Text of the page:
How is child custody impacted by moving more than 100 miles away?
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How is child custody impacted by moving more than 100 miles away?

On Behalf of | Jan 28, 2021 | Child Custody

Child custody and parenting time can be difficult for Michigan couples during and after a divorce. The goal is to craft a nurturing and positive environment for the child while serving his or her best interests and simultaneously assist the parents in maintaining a relationship with the child. However, custodial parents might want to change their residence and bring the child with them. If it is not far away from the previous location and the noncustodial parent is not negatively impacted by the move, it is generally not an issue. If the parent is moving more than 100 miles away, it is important to understand how this is addressed.

What if the distance of the move exceeds 100 miles?

If the custodial parent wants to move more than 100 miles away from the other parent, a judge must approve it. The following are exceptions to this rule: if the noncustodial parent agrees to the move; if the judge has given one parent sole custody of the child; if the parents were already living 100 miles apart; and if the move means the parents are living closer than they were previously. Moving to another state must be approved regardless of the distance.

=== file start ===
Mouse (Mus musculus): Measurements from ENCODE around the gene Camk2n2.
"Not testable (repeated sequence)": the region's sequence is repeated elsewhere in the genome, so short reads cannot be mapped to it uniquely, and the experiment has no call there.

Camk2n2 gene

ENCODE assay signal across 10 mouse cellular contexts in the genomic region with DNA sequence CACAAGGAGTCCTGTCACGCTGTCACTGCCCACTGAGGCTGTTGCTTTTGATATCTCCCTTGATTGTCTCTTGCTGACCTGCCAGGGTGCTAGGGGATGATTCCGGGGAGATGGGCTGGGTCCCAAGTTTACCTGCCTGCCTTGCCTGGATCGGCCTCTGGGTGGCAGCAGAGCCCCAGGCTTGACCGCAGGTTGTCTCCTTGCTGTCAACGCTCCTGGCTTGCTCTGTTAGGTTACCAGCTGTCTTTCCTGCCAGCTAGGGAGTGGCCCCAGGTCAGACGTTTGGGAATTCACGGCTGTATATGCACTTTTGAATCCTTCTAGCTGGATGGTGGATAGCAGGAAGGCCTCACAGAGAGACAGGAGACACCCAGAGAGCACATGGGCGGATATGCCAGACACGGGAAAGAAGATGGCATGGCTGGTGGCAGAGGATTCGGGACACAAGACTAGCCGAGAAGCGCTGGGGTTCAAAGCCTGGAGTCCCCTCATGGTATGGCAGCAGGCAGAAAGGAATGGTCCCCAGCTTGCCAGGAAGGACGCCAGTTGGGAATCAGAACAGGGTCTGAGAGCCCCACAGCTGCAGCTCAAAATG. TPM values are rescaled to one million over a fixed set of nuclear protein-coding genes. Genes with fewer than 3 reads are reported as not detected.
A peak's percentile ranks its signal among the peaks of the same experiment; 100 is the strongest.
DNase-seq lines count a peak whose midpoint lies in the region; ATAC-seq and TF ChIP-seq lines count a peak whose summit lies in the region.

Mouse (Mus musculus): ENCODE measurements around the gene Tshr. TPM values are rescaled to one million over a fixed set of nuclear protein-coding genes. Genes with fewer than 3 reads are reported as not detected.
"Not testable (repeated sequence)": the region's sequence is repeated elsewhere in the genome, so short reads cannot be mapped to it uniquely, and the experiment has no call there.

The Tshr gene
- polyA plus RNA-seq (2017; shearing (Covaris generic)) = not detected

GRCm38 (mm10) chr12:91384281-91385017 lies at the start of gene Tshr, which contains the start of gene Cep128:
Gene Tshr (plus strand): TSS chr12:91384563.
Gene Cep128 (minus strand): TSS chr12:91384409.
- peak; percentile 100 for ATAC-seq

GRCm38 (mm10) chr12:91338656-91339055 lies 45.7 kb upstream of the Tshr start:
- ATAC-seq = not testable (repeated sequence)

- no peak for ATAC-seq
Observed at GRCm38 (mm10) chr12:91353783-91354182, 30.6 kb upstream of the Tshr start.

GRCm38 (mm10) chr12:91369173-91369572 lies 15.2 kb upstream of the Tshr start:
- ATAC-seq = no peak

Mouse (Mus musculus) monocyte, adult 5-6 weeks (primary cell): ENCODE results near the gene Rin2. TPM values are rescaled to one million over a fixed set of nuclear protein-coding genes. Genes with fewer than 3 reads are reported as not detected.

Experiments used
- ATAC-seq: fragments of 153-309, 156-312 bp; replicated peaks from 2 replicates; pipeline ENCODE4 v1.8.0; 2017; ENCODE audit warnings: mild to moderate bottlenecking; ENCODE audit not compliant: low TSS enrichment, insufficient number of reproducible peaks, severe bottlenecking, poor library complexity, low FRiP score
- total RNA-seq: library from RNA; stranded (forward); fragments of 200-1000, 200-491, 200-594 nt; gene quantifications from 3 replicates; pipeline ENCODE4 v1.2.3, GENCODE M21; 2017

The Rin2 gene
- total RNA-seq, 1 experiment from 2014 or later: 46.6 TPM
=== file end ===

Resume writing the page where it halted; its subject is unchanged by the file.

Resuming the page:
When parents do not agree on the move, the moving parent must file a motion. It should detail the reasons for the move. That can include a job, living closer to family members or to attend school. The court may ask for a professional evaluation before deciding. A hearing where the parents will state their position may be held.

The judge will generally decide based on whether the move will enhance the quality of life for the child and the custodial parent; whether there was prior compliance with the parenting time order and if the move is done to cause problems for the other parent; if the change will require a modified parenting time order and if it is feasible and sufficient; and if child support is a mitigating factor in the decision to move or to protest it. If there was domestic violence in the past will be an obvious consideration.

Parents should consider getting legal advice for these issues

Regardless of whether it is from the perspective of the custodial parent or the noncustodial parent, a move of more than 100 miles away can create a host of challenges that must be navigated. With this or any other aspect of a family law case, it is important to remember the value of experienced legal advice. This could be a critical aspect of a successful and agreeable outcome. Consulting with a firm that understands parenting time, child custody and family law may be helpful.